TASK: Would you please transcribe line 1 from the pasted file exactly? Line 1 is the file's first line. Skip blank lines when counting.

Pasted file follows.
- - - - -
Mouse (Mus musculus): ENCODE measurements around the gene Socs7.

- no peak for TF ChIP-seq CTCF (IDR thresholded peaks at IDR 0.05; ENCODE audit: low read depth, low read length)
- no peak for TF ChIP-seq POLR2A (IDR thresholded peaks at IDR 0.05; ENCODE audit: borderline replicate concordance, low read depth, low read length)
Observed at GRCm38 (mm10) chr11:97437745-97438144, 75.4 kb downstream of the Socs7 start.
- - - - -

Mouse (Mus musculus): ENCODE measurements around the gene Socs7.